We're always looking for ways to make better. Have an idea? See something that needs fixing? Let us know!



Country Profile

Area: 41,526 sq km (Total: 41,526 sq km)
Land: 33,883 sq km; Water: 7,643 sq km)
Population: 16.7 Million (2011)
Capital City: Amsterdam (population: 764,000) The Hague is seat of the Court, Government, and Parliament.
People (2010):
0-20 years: 23.7% (3,928,334)
20-65 years: 61% (10,101,327)
65 years: 15.3% (2,538,328)
Language: Dutch
Religions: Roman Catholic 28%, Protestant 19%, Muslim 5.8%, other 4.2%, Unaffiliated 43%. (latest figures 2009)
Currency: Euro
Major political parties: VVD (conservative Liberal Party), PvdA (Labour Party), PVV (Party for Freedom), CDA (Christian Democrats), SP (Socialist Party), D66 (Liberal Democrat Party), Groen Links ( left-wing Ecologist Party), CU (Christian Union),
Government: Constitutional monarchy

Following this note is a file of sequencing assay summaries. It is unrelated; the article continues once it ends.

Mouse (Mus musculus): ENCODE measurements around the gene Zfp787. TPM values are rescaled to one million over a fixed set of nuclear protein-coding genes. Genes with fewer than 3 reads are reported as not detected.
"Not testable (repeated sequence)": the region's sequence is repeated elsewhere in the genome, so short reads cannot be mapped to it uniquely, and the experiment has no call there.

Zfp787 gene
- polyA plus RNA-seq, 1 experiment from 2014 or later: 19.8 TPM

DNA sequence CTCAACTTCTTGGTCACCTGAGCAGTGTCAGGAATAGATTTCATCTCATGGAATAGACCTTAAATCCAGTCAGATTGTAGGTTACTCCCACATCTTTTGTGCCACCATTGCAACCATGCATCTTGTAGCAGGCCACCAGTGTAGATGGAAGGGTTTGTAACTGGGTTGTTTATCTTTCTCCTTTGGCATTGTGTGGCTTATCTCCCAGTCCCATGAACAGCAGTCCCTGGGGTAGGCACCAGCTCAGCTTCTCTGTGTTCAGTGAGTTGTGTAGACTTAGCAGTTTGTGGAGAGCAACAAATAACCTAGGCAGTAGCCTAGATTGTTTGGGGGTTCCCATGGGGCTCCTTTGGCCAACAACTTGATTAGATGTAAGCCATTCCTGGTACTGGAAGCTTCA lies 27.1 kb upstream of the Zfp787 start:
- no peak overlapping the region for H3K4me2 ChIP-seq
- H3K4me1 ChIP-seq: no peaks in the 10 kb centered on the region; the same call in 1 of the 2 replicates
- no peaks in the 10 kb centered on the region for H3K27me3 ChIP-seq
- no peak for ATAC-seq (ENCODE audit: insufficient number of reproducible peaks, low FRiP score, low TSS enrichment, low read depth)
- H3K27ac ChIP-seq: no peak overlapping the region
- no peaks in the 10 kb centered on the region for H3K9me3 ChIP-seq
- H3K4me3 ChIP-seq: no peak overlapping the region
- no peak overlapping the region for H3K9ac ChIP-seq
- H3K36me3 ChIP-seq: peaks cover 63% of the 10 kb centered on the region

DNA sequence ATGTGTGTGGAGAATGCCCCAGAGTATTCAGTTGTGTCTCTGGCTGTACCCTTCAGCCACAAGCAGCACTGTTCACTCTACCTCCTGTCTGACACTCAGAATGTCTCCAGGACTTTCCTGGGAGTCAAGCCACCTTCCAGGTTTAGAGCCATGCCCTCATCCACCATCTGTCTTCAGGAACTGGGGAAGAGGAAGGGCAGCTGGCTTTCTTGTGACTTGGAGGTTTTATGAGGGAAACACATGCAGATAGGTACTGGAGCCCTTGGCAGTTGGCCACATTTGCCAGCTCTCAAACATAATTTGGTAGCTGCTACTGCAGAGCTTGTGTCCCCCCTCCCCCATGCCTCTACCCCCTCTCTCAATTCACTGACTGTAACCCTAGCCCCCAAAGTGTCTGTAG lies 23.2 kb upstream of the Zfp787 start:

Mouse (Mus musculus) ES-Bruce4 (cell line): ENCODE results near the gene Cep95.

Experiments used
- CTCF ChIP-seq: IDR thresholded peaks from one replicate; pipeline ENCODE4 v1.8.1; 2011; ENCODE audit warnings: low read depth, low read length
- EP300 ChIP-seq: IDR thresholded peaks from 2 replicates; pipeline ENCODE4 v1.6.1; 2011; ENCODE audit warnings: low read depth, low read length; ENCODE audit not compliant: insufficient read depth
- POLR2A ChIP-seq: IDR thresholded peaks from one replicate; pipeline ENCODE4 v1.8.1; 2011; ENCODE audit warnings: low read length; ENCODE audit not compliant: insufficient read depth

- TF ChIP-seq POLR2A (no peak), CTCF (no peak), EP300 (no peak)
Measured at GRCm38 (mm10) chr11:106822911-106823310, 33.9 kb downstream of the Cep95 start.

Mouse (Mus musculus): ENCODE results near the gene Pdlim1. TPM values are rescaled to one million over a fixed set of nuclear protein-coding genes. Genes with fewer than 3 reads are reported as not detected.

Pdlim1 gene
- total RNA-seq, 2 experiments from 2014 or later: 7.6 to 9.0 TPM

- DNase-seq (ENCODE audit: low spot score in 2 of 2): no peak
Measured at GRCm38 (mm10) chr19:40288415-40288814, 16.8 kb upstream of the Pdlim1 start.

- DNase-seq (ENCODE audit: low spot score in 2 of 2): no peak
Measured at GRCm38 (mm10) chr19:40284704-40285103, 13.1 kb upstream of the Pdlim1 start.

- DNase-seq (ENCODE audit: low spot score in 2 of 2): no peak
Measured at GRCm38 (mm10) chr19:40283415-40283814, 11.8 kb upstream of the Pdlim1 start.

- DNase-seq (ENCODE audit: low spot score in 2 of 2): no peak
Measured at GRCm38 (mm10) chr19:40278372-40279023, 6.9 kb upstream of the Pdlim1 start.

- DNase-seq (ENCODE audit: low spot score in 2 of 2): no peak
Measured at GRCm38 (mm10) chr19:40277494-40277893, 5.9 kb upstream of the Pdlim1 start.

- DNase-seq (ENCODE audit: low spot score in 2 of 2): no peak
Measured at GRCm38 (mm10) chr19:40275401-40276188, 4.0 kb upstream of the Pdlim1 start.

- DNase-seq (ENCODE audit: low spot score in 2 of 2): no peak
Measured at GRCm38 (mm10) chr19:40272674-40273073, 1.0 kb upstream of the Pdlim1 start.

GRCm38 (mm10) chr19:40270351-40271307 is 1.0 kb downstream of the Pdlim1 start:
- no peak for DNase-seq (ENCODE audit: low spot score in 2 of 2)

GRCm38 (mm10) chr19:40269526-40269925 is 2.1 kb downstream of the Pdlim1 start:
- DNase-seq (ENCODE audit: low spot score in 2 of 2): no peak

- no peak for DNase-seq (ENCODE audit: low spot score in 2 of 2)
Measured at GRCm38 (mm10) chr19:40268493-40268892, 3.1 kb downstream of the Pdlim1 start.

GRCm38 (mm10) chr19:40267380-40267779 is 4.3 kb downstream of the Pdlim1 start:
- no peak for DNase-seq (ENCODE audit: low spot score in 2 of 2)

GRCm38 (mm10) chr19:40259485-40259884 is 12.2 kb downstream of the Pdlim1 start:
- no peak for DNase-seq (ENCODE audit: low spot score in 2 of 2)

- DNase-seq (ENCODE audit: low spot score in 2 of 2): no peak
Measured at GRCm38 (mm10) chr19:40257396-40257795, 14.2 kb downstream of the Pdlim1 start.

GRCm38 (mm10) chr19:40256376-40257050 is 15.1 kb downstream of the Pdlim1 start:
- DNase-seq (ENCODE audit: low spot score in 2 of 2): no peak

Head of State: Queen Beatrix, since 1980
Prime Minister: Mark Rutte
Foreign Minister: Uri Rosenthal
Membership of international groups/organisations: Benelux, World Customs Organisation (WCO), Euro-Atlantic Partnership Council (EAPC), European Union (EU), Food and Agriculture Organisation of the United Nations (FAO), North Atlantic Treaty Organisation (NATO), United Nations (UN), United Nations High Commission for Refugees (UNCHR).


-- The 'Orange' of the House of Orange originates from the small town in the South of France. William The Silent, son of the Prince of Nassau (in Germany), inherited the title to the House of Orange through family connections. The Royal Household is still today the House of Orange-Nassau.

-- Orange is the Dutch national colour. But the Dutch flag is red, white and blue.